- E. Babies: what do their babies look like?
- F. For birds, describe eggs
III. Habitat: Where does this creature live?
- A. Provinces and territories
- B. Natural Environment: what kind of home does it prefer (forests, fields, marshes, oceans)?
- C. Plants and animals that share this environment
- D. Climate of habitat
IV. Adaptations: How does this creature survive?
- A. Body (sharp teeth, long claws, thick fur)
- B. Diet (What does it eat? What do babies eat? Who hunts?)
- C. Home (What is it? Where would you find it? Any interesting details?)
- D. Enemies (Who are they? How does your creature fight them? Are humans an enemy? How?)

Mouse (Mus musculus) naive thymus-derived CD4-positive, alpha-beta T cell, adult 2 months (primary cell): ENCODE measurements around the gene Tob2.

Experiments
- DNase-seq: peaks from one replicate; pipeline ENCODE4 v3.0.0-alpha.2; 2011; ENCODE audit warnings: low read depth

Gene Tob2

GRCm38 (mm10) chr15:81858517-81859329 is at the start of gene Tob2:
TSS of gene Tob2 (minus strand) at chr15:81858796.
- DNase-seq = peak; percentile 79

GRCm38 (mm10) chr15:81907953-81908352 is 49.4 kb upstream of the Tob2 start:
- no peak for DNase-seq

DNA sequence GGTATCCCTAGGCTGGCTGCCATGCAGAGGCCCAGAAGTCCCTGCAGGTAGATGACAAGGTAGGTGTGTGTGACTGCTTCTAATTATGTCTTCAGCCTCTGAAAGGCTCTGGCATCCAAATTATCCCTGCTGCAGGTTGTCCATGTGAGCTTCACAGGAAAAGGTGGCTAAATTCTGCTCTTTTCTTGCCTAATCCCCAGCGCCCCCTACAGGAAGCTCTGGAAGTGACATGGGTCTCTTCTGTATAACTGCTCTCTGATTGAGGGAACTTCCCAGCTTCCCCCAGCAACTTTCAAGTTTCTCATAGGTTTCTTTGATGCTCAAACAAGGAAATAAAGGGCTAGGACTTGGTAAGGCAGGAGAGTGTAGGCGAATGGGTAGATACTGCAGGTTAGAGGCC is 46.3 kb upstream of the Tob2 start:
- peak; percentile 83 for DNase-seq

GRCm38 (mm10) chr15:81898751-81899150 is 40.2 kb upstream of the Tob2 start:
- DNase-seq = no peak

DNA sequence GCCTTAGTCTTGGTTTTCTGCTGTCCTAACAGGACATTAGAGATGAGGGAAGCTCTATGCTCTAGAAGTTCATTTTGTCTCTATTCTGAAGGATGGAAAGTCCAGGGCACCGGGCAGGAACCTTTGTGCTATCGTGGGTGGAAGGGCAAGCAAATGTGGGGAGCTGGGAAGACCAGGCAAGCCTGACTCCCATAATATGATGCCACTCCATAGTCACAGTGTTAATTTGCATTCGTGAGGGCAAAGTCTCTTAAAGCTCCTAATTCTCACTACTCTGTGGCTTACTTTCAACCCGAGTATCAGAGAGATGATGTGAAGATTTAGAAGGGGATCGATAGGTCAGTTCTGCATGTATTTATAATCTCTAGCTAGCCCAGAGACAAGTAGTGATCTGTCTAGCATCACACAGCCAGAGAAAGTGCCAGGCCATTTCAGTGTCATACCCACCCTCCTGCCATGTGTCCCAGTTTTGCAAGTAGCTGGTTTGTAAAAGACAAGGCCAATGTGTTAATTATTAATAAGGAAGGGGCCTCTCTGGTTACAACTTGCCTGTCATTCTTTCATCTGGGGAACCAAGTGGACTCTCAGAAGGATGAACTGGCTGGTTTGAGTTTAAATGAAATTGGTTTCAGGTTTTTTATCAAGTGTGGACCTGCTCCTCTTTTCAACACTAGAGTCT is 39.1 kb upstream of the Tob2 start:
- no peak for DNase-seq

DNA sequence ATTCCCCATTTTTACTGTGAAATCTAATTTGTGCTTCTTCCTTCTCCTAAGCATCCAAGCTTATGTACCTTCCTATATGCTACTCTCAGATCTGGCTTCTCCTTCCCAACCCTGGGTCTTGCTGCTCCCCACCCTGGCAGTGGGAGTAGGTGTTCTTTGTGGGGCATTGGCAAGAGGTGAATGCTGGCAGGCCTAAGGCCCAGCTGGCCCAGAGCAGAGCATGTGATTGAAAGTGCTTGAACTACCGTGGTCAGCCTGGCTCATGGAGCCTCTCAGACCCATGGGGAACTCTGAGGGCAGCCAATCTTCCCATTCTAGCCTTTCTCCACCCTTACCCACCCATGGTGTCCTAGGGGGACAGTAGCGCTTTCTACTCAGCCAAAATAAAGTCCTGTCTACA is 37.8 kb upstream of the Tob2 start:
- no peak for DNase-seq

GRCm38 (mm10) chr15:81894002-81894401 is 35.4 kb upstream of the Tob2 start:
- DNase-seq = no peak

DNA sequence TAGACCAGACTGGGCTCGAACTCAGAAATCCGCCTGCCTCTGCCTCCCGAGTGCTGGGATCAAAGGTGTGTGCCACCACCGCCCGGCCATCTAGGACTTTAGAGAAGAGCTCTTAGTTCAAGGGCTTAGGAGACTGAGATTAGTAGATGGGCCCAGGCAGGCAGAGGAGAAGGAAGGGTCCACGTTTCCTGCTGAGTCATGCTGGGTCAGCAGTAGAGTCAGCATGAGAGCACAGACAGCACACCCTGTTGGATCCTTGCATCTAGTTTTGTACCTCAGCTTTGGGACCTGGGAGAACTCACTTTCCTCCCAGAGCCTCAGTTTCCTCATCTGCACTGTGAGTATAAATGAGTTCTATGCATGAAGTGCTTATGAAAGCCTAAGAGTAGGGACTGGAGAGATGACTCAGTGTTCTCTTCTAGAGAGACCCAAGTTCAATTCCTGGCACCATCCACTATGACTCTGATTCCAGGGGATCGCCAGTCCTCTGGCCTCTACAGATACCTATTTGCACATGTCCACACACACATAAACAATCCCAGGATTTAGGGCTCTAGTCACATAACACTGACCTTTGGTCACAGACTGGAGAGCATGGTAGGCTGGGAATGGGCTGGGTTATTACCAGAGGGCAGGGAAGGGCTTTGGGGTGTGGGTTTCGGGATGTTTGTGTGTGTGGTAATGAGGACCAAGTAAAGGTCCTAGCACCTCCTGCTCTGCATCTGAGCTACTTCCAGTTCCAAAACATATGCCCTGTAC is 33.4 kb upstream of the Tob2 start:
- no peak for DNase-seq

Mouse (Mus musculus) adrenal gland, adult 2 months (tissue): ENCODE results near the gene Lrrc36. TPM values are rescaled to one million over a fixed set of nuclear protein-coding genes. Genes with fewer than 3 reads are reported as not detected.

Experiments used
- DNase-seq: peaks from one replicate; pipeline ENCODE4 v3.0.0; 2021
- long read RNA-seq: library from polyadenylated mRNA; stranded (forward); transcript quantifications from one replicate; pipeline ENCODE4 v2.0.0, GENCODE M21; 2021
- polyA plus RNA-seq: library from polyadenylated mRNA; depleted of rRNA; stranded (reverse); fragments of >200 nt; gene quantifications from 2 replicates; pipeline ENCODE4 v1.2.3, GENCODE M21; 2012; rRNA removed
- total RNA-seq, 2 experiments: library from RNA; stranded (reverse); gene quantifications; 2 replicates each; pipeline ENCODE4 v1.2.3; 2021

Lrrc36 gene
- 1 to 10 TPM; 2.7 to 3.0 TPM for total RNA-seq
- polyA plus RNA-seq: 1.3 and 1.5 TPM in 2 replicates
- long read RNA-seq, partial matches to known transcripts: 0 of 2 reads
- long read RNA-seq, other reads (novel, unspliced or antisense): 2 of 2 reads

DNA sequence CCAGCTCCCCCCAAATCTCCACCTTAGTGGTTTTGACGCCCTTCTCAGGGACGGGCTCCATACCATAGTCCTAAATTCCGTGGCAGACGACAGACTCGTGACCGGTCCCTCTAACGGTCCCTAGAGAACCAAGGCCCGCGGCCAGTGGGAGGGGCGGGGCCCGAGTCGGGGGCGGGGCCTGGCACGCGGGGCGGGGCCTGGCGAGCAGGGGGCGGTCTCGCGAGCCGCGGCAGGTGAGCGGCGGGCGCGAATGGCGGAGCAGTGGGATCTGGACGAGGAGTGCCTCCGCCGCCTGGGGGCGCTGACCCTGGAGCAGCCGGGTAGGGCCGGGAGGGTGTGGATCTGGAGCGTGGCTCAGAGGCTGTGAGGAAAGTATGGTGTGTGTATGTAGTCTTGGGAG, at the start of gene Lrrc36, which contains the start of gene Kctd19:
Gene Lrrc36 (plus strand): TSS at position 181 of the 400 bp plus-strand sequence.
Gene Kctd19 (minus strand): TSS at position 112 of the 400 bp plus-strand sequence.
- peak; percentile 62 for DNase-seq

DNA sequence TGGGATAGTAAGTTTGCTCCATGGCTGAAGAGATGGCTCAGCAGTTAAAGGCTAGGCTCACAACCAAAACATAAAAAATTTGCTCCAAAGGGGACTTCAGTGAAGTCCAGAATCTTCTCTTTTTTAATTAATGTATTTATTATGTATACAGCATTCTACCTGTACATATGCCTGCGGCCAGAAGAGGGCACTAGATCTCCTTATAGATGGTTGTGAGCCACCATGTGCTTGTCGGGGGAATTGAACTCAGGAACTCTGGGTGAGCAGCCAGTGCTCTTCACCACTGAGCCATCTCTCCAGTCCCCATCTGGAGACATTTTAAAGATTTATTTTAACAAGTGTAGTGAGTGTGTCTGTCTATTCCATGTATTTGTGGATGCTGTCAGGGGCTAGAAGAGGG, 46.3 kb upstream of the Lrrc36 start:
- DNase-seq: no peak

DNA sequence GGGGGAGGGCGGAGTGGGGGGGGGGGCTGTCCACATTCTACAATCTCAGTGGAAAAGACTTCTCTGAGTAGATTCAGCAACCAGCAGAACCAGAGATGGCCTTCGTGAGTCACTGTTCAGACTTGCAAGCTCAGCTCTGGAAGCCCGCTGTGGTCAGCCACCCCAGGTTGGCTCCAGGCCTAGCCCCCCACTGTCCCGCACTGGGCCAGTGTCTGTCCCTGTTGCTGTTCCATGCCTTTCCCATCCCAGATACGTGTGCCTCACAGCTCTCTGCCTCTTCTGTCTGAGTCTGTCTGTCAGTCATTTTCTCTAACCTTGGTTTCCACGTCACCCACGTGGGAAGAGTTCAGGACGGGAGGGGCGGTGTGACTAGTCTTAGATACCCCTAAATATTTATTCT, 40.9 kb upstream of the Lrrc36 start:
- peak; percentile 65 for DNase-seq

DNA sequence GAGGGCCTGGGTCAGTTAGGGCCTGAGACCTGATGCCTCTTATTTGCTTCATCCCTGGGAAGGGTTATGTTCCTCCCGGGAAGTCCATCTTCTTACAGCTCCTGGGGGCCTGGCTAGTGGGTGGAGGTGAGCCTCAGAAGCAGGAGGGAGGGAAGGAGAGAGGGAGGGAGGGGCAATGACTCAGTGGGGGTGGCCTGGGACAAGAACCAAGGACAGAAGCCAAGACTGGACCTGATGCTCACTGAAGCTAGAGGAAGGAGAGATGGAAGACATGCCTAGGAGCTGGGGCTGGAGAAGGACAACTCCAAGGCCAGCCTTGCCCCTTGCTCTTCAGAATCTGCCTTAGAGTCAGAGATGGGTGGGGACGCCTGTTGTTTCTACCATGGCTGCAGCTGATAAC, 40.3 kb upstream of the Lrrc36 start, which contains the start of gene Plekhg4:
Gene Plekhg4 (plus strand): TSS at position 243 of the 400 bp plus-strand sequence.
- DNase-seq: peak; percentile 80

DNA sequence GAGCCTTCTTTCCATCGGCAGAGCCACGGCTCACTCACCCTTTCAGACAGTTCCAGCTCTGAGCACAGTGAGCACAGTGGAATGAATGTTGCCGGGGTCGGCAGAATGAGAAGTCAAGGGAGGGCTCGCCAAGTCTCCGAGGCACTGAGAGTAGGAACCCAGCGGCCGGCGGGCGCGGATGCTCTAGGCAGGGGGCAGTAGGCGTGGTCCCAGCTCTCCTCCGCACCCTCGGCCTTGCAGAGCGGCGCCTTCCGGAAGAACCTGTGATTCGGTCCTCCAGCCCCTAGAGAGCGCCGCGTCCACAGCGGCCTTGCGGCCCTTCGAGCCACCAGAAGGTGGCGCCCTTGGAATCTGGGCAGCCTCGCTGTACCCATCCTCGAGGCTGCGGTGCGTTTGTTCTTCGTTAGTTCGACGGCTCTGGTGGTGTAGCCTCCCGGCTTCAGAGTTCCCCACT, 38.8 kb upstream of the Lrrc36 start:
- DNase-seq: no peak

- A. Why this creature is endangered?
- B. What is being done to protect it?
- C. What else can we do?
You’ll notice: clear, simple, specific. No surprises.
I also needed to decide on a note-taking format. Yes, I know, this is my year to embrace technology, but the technology at my school is not reliable, nor is it available whenever I want it. So—I went old school. I created folders where students could organize post-it notes:
This folder’s four categories are taken directly from the outline: Description, Habitat, Adaptations, and Bibliography.
Then I needed to determine a way to have students choose animals. If you are doing this for the first time in an elementary classroom—beware! Riots can occur if students don’t get “their” animal. Here’s one way that has worked well for me.
- Have Popsicle sticks labeled with the students’ names. Prepare a chart with the animals listed.